As well as our coffee morning, school was welcoming new parents too, those whose children would be joining the school in September. I showed my face at their meeting and was introduced as someone who does ” amazing baking” every month and I donated some samples to their event. I would like to think that those new parents will also in time, benefit from the warmth of the group. I am hoping that this positive support group will continue long after Joshua and I have left the school next summer and if so, that would be a legacy that I would be very proud of. I was asked yesterday if I would come back sometimes when Joshua has left, to tell them about how life is beyond school and I joked that I could be an occasional guest speaker. Joshua is now the oldest pupil in that coffee morning group, so many of those with teenagers, are eager to see how we fare in the big bad world of Adult Services and hopefully they could learn from our mistakes or experiences. I had thought that I would leave them to continue on after next year, as it needs a new leader, but after the support that I received yesterday, I realised that I will want to continue to visit occasionally, as a guest, and rather than feeling awkward as I had feared, I think it will feel like a natural thing to do.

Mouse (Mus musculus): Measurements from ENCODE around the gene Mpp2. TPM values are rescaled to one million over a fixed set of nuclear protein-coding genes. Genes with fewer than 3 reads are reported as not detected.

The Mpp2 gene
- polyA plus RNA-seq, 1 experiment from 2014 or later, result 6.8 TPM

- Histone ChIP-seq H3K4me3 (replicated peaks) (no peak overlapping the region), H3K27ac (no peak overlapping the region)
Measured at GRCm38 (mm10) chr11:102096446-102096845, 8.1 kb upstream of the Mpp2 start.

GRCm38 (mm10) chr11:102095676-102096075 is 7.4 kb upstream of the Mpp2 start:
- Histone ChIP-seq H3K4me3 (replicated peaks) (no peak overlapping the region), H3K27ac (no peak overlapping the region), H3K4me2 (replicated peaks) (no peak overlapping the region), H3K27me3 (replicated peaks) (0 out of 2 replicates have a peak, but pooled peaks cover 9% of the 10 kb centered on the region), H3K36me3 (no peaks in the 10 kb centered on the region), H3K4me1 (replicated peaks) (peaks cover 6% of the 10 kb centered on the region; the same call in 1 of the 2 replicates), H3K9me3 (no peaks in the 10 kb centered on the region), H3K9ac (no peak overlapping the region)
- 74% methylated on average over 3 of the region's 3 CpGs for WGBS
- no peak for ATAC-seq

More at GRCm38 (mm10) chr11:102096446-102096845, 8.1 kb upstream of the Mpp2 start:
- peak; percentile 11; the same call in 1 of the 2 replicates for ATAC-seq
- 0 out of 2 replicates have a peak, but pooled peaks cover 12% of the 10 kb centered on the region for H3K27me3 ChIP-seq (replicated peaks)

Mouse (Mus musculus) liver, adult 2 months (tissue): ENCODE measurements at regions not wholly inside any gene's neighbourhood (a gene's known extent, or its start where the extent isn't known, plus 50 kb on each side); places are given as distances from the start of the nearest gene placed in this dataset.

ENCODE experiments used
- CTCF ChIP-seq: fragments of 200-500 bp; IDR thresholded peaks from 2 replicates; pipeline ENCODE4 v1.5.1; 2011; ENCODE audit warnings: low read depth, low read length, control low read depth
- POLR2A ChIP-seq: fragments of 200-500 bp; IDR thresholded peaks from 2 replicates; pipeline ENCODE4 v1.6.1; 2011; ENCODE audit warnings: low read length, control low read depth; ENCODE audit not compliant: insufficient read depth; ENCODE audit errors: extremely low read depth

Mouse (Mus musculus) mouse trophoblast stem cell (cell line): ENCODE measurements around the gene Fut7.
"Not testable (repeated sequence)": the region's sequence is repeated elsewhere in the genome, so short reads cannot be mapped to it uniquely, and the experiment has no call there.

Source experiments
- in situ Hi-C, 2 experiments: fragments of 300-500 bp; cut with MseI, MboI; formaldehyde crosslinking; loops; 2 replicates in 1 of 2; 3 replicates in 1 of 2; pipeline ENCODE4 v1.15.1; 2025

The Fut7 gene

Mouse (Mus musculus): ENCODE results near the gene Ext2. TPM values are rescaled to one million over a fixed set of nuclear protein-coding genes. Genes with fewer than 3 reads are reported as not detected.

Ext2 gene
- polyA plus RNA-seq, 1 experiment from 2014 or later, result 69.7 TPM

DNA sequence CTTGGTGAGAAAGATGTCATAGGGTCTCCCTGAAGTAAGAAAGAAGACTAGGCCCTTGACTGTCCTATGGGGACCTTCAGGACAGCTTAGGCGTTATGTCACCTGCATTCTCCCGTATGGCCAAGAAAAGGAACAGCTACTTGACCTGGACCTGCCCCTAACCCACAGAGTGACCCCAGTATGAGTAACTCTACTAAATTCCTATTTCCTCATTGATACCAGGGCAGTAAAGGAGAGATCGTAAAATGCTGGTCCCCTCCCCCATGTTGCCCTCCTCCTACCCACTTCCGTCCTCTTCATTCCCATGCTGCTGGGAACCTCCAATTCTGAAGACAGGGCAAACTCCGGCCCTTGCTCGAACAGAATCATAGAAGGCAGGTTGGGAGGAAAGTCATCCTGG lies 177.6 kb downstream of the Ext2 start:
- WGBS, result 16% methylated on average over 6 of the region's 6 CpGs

Life and Death

There are all kinds of bereavement therapies available , but I have never heard of Baking Therapy. As a way to relax and distract my mind from over-thinking, I find baking to be very helpful. I create something that is, hopefully, delicious out of raw ingredients and I have to focus fully on the recipes, so it is fully absorbing. Yesterday, I was given some cheese at work as it was leftover from a project. I left work early , potentially for a nap, but instead first of all I made some cheese straws then drove them back to my colleagues in the office, while they were still warm. That was almost as relaxing, and more rewarding, than my planned siesta, as it made my colleagues happy.

It will be my Parent Coffee Morning this morning at school, so I was busy last night preparing brownies and cake for them to enjoy. I have not seen the school Mums for ages, as we did not have a coffee morning in May, as half term got in the way, so it will be good to see them again as April seems forever ago . The last fortnight seems to have been a full lifetime, I just had to double check my calendar then, as I did not believe that Mum could have died just 2 weeks ago today. I am hoping for some hugs and support at the coffee morning, but mainly some distractions, to be able to think about other people and their issues for a change, so that funeral matters can fade into the background for once. It was important for me that I did not cancel the planned event, or delegate it to someone else, as this is something that I enjoy and carrying on indicates that I am still able to function, even though I will not be, nor do I have to be, the life and soul of the morning.